In 1967 Nonaka became a member of the Kyoto Prefectural Assembly, serving three terms. At that time the LDP was an opposition party in the Prefectural Assembly, but Nonaka provided a check for the prefectural government's policies with insightful and persistent questioning fueled by his characteristic abundance of information. He therefore made a strong impression on the citizens of Kyoto Prefecture.
In 1968 Kyoto elected a conservative-centrist governor, and Nonaka, picked for his political ability, became Vice-Governor. In 1983, just after his resignation as Vice-Governor, a by-election for the House of Representatives was held in Kyoto's then second constituency to fill the vacancies left by the death of two LDP MPs. Nonaka was endorsed as a successor to one of them and gained a seat. He was 57 years old at the time.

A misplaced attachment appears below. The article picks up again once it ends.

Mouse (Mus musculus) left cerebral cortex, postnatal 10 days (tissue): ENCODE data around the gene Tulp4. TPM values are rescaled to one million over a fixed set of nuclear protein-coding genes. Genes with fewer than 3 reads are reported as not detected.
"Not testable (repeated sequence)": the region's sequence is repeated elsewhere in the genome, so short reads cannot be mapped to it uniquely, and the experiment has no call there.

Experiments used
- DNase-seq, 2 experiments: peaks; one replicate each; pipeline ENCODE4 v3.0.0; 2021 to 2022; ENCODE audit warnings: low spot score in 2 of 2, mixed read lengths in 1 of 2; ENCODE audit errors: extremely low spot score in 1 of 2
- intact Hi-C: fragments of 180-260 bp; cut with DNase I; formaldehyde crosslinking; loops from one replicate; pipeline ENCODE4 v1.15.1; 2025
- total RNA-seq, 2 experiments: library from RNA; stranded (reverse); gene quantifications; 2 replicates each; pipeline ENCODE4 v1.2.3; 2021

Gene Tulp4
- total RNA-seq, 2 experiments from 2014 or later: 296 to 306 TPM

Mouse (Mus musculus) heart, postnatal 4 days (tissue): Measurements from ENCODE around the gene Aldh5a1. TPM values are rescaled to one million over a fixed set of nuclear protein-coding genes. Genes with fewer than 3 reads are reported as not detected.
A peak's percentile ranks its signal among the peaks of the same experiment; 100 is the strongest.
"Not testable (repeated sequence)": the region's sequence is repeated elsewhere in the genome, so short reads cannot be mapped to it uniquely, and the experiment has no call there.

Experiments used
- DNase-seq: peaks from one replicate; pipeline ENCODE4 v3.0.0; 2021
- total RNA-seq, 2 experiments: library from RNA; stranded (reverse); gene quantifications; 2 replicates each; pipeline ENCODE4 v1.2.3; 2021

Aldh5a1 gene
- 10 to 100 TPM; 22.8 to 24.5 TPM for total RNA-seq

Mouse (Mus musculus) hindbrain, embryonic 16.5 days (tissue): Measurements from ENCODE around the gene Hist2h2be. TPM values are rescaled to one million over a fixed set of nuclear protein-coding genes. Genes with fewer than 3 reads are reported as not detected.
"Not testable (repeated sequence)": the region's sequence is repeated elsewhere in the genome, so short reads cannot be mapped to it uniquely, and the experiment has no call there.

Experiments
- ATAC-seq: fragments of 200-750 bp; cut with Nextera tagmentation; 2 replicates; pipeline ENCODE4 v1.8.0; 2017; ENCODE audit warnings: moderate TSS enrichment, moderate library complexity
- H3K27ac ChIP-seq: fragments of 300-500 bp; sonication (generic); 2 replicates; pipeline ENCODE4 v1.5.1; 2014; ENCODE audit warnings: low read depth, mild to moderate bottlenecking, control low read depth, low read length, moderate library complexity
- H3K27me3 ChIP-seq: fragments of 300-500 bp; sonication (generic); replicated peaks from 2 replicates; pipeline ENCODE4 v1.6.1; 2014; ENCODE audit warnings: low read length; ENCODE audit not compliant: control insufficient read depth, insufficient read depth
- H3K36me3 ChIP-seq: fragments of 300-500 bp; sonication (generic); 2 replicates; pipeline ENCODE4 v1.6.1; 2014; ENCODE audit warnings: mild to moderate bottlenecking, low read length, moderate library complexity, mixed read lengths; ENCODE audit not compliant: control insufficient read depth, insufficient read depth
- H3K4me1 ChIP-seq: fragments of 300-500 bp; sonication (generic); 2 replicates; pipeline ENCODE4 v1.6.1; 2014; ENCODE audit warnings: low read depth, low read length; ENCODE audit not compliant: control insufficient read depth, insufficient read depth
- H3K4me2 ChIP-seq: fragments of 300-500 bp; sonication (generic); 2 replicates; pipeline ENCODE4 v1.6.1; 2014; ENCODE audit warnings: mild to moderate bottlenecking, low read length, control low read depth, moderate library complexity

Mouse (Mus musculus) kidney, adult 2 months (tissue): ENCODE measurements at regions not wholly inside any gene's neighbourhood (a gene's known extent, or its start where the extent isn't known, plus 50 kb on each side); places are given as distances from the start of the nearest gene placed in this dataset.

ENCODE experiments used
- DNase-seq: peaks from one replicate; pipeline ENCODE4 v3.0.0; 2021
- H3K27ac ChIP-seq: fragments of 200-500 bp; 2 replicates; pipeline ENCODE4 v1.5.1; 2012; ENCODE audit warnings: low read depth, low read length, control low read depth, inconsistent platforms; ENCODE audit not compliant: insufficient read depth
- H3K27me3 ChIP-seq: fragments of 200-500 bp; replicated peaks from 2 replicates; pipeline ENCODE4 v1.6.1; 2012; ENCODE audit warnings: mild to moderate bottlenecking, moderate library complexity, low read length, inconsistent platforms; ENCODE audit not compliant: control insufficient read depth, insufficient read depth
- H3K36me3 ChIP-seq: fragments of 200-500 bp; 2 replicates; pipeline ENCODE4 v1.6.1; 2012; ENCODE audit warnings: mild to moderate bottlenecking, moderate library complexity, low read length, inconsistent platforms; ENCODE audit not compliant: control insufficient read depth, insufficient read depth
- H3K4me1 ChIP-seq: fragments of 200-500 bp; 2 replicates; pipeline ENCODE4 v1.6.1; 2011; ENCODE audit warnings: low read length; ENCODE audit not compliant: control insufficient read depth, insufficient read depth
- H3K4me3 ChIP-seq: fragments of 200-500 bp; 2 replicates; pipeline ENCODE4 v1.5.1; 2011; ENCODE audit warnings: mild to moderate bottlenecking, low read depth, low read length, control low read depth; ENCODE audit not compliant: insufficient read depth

Despite his late entry into national politics, Nonaka was quick to make a name for himself. After serving as a Director of the House of Representatives Committees on Communications and Construction, he was appointed Parliamentary Vice-Minister of Construction and then, in 1991, Chairman of the House of Representatives Committee on Communications.
He worked hard to bring together the coalition cabinet of the LDP, Social Democratic Party of Japan (SDPJ), and New Party Sakigake, headed by Prime Minister Tomiichi Murayama, in June 1994 and was given his first cabinet post as Minister of Home Affairs and concurrently Chairman of the National Public Safety Commission. Despite being elected to the House of Representatives just five times, Nonaka was singled out for his abilities.